Best linux distro for Flash Designer.

Discussion in 'Getting Started' started by Ignacio Lagos Ruiz, Jan 30, 2014.

  1. Ignacio Lagos Ruiz

    Ignacio Lagos Ruiz New Member

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    Hi All! Hope this thread finds you well :)
    First of all, thank you for taking the time entering this post and helping me choose wich linux distro suits better for my Notebook.

    First, let me tell you that i can't work without the Adobe CS Tools. Flash being the most needed one, but also i work with Photoshop, Illustrator and Dreamweaver.


    I hate windows and want to switch to Linux (i've already tried it several times and love it), but i don't know wich linux distro to choose.

    Here i'm attaching my hardware specs and hopefully i can run a VM or something like that to run the adobe cs, and work seamlessly between linux and windows apps? :) Please let me know!

    Processor: Intel Core i5-2450M @ 2.50Ghz x64
    RAM:
    4GB
    VGA: Intel HD Graphics 3000 (onboard)

    Thank you!!!
    Cheers,
    Last edited: Jan 30, 2014
    DevynCJohnson likes this.
  2. DevynCJohnson

    DevynCJohnson Well-Known Member Staff Member Staff Writer

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    Even when using WINE (http://www.linux.org/threads/installing-and-configuring-windows-emulator-wine.4368/), some Adobe products do not work well. However, other choices exist.

    1. Stick with Windows

    2. Use a virtual machine (http://www.linux.org/threads/an-introduction-to-oracles-virtual-box-vbox.5018/).

    3. Dual-boot - have both GNU/Linux and Windows installed on the bare hardware.

    4. Use GNU/Linux on a LiveCD

    5. Install GNU/Linux on an external hard-drive or memory card.

    Let me know which interests you and we can discuss this further.
    Haider92 likes this.
  3. Ignacio Lagos Ruiz

    Ignacio Lagos Ruiz New Member

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    Hi Devyn! Thanks for your reply.
    Yeah, I wasn't very much convinced that linux could run Adobe soft... :(

    I would like to know more on the VM and on the DUAL Boot. But, would my laptop support it? And more importantly. Can i switch seamlessly between OS?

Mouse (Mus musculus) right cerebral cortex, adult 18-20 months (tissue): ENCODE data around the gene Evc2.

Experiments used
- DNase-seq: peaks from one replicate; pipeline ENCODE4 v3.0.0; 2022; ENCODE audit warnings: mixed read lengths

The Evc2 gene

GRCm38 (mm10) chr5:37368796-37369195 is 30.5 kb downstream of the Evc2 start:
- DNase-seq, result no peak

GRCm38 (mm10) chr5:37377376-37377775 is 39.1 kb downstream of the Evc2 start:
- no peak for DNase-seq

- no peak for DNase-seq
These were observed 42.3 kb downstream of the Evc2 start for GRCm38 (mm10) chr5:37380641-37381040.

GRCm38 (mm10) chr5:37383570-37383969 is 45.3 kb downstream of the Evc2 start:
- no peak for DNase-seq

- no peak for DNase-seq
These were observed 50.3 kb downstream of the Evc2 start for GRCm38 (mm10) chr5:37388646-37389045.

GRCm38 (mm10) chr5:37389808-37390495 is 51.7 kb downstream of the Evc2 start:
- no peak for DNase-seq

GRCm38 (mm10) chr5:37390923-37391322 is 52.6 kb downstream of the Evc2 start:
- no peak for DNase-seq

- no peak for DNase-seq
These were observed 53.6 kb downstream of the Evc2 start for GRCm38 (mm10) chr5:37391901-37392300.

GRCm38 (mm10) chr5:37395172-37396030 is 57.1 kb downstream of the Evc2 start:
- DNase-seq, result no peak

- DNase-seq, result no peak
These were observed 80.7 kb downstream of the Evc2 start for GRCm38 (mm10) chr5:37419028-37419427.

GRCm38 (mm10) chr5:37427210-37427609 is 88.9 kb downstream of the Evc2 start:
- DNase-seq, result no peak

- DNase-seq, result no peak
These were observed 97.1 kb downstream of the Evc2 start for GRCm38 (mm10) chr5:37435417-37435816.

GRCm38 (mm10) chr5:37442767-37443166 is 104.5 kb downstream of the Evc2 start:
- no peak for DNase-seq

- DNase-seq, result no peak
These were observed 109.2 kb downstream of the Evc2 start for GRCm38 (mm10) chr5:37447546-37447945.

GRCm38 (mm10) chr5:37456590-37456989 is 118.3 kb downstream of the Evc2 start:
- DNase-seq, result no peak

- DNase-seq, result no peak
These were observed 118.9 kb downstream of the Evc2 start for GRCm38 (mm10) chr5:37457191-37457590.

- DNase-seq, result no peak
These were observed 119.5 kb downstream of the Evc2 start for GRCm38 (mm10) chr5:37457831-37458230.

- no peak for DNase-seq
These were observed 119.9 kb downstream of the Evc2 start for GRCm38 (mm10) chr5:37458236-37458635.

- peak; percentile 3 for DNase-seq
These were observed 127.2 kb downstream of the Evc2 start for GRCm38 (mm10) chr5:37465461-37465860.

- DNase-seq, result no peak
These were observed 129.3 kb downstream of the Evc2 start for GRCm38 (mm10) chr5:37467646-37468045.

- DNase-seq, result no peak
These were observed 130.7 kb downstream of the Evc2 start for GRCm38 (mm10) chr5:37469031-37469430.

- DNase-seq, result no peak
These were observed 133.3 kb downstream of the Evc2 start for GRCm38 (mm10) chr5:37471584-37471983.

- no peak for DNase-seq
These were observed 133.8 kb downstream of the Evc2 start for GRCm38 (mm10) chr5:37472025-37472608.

thank you!!
    cheers,
  4. DevynCJohnson

    DevynCJohnson Well-Known Member Staff Member Staff Writer

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    How large is your hard-drive? How many partitions?

    In dual-booting, to switch from one OS to the other, you must reboot the system. With a virtual machine, it is like switching between programs.

    This article explains how to set up a virtual machine (http://www.linux.org/threads/an-introduction-to-oracles-virtual-box-vbox.5018/). You may want to look at that article to get an idea if that is something you want.

    To dual-boot, you must have at least two, but preferably four, partitions. This means you will need to use Gparted on a live CD to make the partitions while keeping Window's data safe (easy, but risks exist).

    The advantages of dual booting is better performance of each system. In a virtual machine (VM), the guest (the OS in the VM) would not be as fast as it would be on bare hardware and both operating systems share the CPU and memory.

    In using a VM, you are not risking the lose of your data like you will when making a partition for dual-booting. In general, converting a single partition to many is safe, but the risk of data lose still exists.

    With a VM, you can switch seamlessly, but with dual-booting, you must restart.

    In either case, files and the clipboard are shared (if you want, but not required).

    Any more questions, concerns, etc.?

    If you decide to use a VM, I would recommend you read about how one is setup. If you dual-boot, you should make a backup of your data, just in case.
    Haider92 likes this.
  5. ryanvade

    ryanvade Administrator Staff Member Staff Writer

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    Just a heads up, a future option is using Steam streaming.

    Have a windows box sitting in a closet and a Linux box for your desktop. ;) Still in high development though.

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